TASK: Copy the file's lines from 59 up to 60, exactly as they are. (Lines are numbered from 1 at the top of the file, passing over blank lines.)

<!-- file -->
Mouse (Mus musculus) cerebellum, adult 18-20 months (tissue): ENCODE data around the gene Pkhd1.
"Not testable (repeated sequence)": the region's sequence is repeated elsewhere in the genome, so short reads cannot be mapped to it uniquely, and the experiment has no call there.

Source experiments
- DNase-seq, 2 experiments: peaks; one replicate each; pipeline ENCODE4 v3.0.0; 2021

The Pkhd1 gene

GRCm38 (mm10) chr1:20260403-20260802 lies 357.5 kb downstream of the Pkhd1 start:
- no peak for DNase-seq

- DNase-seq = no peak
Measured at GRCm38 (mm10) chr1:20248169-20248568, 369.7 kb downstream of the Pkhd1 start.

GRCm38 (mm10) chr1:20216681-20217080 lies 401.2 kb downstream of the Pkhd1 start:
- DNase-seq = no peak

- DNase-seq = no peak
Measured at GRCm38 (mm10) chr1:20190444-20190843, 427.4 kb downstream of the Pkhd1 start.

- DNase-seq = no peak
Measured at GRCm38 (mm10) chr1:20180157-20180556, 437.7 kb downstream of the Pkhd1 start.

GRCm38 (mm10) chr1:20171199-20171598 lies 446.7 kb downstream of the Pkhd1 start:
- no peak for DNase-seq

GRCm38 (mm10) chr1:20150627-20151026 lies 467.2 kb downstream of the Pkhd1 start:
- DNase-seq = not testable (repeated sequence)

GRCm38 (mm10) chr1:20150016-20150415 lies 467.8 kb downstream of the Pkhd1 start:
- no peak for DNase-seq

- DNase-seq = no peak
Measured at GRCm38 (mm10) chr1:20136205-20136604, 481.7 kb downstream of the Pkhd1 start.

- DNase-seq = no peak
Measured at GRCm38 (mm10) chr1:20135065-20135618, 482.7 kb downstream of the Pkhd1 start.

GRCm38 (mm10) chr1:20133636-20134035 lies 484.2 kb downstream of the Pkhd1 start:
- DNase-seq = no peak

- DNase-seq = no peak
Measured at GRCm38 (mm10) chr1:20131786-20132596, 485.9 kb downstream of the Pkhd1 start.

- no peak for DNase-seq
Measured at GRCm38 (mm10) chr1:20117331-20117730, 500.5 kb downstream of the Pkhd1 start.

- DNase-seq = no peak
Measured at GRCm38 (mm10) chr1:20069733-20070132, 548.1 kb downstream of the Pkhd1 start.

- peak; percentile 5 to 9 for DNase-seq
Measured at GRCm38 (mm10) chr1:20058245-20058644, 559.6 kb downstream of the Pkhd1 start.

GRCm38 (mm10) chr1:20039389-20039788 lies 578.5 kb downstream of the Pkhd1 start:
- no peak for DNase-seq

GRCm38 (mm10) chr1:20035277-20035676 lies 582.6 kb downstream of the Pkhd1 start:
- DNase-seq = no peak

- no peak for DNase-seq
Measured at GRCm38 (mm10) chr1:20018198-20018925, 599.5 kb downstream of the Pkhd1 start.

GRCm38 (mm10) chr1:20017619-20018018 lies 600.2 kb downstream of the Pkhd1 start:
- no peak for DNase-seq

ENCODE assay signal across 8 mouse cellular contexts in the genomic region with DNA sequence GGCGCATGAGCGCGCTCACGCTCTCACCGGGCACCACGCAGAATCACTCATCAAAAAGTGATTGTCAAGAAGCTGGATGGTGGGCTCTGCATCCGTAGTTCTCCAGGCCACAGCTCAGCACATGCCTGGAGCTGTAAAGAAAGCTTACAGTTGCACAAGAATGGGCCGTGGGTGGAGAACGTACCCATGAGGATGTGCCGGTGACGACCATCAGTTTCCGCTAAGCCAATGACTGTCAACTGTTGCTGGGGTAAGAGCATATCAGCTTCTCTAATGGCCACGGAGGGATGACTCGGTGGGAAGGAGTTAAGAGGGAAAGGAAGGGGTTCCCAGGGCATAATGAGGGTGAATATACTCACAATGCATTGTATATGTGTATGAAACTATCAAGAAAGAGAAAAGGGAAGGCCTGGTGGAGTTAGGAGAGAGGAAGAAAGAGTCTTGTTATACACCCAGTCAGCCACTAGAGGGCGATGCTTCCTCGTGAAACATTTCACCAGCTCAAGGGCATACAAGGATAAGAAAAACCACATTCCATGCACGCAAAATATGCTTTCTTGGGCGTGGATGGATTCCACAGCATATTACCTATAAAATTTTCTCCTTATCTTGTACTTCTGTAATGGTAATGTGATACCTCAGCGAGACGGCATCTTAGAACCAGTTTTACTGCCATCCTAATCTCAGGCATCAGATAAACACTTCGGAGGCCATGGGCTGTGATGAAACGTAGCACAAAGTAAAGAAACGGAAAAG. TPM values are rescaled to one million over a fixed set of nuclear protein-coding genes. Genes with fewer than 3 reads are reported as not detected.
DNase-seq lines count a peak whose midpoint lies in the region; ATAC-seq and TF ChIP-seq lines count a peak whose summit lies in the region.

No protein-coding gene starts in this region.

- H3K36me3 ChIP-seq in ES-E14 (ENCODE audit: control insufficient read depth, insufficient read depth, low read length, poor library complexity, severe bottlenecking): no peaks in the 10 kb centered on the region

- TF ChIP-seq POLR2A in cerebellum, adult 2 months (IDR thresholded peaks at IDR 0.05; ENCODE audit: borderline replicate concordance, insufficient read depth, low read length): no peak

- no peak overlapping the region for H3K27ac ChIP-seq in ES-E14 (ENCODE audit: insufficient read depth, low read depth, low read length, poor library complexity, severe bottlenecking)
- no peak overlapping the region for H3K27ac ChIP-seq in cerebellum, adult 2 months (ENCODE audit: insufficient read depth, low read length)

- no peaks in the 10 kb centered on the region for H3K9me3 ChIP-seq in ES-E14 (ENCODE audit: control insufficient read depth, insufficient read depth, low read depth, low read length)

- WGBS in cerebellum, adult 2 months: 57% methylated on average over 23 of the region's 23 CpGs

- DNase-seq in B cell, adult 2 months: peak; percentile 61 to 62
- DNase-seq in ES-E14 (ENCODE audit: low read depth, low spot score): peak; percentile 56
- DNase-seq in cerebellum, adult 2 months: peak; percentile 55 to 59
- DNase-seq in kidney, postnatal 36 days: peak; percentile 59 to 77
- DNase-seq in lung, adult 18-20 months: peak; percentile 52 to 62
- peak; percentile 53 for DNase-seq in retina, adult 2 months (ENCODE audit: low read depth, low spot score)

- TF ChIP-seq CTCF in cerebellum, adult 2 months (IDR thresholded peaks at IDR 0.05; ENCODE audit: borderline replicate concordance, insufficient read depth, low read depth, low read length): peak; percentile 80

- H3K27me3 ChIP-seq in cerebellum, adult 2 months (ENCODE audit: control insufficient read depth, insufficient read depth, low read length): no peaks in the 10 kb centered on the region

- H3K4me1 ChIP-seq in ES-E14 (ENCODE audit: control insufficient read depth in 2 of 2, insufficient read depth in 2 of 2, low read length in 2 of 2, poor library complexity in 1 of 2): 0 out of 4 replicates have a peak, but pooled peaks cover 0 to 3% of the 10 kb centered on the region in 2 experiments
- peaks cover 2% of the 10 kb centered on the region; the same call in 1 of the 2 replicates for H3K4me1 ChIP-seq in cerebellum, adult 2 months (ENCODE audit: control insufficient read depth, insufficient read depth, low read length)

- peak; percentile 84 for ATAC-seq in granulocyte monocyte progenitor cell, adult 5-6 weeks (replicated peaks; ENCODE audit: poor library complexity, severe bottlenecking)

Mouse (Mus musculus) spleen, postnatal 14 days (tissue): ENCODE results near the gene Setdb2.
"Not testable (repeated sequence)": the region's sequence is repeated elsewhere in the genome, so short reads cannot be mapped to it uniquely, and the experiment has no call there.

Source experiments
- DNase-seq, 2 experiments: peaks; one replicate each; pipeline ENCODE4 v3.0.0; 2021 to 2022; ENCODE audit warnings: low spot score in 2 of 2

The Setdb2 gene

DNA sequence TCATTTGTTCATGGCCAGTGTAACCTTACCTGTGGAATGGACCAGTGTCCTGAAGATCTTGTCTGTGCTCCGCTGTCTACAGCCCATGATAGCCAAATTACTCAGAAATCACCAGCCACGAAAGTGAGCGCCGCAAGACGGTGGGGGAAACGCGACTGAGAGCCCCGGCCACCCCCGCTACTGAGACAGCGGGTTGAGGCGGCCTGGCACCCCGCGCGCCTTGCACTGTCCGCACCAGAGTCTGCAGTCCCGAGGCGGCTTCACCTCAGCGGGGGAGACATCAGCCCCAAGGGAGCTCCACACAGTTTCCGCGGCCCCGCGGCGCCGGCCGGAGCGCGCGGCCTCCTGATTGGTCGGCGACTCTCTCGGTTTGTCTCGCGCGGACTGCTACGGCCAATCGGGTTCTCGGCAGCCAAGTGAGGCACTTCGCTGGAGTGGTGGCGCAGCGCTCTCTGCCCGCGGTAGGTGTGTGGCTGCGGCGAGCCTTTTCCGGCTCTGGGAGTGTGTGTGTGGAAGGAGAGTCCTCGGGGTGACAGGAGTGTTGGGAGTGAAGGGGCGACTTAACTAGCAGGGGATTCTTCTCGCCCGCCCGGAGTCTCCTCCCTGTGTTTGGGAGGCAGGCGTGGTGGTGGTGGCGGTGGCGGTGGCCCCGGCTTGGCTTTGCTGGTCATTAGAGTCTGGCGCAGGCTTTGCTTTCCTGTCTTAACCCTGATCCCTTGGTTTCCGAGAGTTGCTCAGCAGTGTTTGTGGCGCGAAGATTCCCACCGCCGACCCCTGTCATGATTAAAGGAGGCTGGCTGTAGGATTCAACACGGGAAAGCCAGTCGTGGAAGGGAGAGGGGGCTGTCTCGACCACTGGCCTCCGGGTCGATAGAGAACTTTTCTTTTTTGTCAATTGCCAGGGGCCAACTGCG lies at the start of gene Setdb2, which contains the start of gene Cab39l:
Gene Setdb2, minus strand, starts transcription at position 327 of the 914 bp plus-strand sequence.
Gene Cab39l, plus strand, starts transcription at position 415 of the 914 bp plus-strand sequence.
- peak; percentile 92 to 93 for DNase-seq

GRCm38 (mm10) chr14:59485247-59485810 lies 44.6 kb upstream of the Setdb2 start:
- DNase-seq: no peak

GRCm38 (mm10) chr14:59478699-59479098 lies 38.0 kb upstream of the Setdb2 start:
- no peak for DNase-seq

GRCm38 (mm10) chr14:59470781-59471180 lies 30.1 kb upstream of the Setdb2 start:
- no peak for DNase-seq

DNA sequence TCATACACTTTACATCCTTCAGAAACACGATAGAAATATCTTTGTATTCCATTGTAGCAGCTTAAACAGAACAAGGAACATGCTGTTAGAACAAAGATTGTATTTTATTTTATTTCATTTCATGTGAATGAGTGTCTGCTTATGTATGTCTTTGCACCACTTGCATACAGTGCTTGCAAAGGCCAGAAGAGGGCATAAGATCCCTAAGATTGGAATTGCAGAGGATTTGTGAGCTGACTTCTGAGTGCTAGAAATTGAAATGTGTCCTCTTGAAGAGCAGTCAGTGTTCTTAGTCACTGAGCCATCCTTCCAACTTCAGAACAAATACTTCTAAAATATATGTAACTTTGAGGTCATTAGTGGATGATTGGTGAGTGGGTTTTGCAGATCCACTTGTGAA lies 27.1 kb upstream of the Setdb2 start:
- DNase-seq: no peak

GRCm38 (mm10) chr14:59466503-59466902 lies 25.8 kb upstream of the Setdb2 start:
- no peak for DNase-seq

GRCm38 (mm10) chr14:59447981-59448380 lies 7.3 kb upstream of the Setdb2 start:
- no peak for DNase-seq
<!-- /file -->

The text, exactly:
- TF ChIP-seq CTCF in cerebellum, adult 2 months (IDR thresholded peaks at IDR 0.05; ENCODE audit: borderline replicate concordance, insufficient read depth, low read depth, low read length): peak; percentile 80

- H3K27me3 ChIP-seq in cerebellum, adult 2 months (ENCODE audit: control insufficient read depth, insufficient read depth, low read length): no peaks in the 10 kb centered on the region